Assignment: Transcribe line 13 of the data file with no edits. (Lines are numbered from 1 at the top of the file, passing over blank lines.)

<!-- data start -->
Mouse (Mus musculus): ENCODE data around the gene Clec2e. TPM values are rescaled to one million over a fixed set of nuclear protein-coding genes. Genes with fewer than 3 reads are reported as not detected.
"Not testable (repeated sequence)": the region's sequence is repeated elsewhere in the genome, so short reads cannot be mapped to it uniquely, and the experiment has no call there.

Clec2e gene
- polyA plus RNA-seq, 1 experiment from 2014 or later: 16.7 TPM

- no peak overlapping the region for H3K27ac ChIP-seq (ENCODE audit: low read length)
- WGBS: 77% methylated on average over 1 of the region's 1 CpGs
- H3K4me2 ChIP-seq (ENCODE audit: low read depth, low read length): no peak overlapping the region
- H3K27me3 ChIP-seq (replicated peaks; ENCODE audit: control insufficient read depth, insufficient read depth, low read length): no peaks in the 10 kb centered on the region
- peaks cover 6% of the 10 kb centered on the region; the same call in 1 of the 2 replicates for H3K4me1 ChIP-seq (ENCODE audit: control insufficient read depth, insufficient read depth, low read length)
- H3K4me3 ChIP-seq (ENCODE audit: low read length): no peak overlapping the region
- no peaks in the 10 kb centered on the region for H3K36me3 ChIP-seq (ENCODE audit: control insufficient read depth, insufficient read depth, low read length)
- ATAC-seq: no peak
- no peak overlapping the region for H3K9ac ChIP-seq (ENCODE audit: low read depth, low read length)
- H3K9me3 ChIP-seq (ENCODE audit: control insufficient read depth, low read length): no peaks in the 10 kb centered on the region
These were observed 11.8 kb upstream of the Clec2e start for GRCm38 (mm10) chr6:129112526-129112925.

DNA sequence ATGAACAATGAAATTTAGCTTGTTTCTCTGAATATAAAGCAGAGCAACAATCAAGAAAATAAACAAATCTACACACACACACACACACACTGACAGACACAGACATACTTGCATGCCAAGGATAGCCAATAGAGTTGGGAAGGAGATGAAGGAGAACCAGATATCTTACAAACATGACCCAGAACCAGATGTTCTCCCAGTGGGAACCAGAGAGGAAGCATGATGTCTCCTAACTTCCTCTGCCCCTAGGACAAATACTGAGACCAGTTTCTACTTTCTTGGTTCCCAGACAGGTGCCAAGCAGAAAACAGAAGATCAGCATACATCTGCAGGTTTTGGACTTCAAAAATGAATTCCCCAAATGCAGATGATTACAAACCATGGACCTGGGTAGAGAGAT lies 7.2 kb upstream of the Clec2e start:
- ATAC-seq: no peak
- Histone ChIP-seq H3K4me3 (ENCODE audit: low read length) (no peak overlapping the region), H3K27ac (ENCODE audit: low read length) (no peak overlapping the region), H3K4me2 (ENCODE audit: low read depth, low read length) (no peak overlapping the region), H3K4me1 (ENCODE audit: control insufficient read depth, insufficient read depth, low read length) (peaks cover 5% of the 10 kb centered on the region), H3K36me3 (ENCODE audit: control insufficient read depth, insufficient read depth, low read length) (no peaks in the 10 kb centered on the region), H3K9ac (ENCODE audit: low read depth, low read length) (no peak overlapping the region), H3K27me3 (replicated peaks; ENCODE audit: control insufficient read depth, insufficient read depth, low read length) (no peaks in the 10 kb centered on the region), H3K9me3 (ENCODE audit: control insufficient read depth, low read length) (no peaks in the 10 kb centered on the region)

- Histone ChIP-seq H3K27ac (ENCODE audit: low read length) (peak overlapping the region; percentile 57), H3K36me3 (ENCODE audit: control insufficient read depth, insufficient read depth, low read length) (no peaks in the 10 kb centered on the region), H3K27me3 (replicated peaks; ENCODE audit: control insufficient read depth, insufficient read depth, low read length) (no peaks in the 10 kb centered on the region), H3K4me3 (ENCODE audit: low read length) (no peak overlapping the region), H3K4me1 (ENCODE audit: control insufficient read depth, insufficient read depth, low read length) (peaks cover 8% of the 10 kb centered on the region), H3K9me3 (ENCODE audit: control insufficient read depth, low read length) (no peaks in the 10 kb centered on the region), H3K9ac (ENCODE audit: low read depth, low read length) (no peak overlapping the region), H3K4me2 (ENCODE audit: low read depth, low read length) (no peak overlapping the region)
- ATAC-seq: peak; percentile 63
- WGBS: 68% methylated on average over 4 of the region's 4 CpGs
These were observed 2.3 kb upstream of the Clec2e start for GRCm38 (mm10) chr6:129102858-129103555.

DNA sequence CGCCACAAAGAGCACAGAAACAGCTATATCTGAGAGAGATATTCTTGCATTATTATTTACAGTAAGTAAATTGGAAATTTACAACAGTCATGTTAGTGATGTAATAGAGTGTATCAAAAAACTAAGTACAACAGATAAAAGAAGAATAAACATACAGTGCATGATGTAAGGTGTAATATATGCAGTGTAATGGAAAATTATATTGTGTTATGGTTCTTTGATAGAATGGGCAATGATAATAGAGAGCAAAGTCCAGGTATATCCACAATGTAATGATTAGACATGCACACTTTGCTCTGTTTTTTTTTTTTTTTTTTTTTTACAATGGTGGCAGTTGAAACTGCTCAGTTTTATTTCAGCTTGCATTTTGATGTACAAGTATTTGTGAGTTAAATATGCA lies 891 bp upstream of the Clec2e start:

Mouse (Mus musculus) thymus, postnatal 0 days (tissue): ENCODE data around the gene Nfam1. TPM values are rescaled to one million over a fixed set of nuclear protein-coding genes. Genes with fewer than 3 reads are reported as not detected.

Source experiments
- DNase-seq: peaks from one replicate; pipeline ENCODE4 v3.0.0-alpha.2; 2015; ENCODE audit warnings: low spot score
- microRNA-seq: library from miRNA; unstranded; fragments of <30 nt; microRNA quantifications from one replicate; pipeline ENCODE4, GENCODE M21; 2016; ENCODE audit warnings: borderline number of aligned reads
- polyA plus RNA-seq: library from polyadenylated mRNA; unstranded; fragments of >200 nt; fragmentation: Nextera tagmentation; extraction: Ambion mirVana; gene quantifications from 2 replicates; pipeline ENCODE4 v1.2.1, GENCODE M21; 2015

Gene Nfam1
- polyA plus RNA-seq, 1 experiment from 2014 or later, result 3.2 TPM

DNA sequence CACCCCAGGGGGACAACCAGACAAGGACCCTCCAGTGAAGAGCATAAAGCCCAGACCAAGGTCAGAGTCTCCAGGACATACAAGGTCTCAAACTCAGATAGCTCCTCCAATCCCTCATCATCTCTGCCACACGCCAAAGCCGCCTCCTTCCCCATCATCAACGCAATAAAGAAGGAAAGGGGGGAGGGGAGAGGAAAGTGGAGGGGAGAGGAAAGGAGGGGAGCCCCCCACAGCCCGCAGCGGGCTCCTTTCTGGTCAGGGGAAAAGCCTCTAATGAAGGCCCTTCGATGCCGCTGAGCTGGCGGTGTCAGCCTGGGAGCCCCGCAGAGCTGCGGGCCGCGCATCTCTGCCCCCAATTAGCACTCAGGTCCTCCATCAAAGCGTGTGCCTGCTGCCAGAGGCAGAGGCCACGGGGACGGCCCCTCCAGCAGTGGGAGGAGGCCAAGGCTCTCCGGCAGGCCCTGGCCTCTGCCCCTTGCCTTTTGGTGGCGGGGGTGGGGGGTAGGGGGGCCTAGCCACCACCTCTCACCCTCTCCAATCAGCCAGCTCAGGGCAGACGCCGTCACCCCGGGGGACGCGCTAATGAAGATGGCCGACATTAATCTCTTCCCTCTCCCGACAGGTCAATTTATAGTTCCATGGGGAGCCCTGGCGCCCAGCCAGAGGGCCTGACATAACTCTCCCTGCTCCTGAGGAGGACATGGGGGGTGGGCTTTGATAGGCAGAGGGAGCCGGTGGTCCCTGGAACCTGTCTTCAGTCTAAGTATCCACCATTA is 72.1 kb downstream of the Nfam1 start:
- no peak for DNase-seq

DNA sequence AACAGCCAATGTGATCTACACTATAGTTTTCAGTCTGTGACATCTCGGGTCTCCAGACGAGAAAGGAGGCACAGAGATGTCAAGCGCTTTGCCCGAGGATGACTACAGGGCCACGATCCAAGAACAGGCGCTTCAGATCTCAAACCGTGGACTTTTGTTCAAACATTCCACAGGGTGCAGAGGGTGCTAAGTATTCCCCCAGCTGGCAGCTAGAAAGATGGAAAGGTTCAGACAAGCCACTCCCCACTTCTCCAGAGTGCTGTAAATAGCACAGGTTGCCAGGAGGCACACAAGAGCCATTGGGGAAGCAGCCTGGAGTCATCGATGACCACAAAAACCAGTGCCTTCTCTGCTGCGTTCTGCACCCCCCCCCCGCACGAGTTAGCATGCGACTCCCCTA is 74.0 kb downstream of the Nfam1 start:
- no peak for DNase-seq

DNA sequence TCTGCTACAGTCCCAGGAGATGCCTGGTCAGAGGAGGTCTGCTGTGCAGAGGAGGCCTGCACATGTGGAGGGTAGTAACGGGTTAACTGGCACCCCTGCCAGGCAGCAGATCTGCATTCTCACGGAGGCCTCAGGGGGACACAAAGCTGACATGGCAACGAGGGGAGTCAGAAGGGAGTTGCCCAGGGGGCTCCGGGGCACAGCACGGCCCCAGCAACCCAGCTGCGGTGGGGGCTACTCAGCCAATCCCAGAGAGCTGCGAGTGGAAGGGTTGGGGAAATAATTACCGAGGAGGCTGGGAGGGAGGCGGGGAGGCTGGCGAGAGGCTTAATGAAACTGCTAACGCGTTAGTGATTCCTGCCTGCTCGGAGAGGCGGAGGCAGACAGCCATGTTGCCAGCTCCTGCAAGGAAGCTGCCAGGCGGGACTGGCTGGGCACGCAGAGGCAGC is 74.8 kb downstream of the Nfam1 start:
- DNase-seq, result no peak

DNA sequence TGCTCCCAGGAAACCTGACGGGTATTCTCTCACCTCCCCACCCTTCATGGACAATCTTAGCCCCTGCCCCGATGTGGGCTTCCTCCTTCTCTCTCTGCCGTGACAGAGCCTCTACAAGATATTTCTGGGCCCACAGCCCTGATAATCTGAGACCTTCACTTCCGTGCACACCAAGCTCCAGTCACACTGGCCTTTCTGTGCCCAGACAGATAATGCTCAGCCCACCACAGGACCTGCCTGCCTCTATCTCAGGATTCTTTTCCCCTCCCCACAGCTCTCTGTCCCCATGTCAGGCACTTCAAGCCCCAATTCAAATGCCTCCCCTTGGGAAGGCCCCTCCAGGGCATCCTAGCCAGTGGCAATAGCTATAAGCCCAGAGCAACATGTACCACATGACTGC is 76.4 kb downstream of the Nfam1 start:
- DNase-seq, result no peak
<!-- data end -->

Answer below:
- no peak overlapping the region for H3K9ac ChIP-seq (ENCODE audit: low read depth, low read length)